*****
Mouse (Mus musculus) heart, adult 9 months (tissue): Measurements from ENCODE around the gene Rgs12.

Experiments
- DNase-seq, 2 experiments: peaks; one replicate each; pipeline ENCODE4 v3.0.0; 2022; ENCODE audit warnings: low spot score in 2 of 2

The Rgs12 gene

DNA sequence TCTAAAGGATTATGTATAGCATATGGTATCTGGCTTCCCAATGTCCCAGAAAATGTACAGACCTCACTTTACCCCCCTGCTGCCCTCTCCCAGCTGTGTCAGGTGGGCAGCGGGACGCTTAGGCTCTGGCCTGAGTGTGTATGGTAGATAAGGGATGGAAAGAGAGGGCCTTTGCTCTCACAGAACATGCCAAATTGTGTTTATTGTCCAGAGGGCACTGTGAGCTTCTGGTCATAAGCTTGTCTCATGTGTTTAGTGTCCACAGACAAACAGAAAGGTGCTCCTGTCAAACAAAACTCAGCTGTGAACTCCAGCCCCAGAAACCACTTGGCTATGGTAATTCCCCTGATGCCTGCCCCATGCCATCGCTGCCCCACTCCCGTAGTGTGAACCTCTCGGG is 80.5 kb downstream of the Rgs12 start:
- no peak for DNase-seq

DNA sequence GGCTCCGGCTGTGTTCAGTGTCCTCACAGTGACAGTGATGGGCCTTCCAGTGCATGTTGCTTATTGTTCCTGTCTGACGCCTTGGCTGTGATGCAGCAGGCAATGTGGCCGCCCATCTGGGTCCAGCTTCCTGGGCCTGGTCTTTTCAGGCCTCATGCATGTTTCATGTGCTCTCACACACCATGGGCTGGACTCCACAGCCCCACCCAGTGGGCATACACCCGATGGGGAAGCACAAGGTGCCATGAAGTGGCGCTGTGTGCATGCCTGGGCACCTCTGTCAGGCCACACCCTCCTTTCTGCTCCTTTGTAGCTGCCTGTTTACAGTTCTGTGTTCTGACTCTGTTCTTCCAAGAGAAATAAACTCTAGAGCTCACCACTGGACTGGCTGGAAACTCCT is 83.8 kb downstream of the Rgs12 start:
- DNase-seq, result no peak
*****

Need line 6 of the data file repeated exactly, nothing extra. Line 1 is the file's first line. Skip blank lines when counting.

- no peak for DNase-seq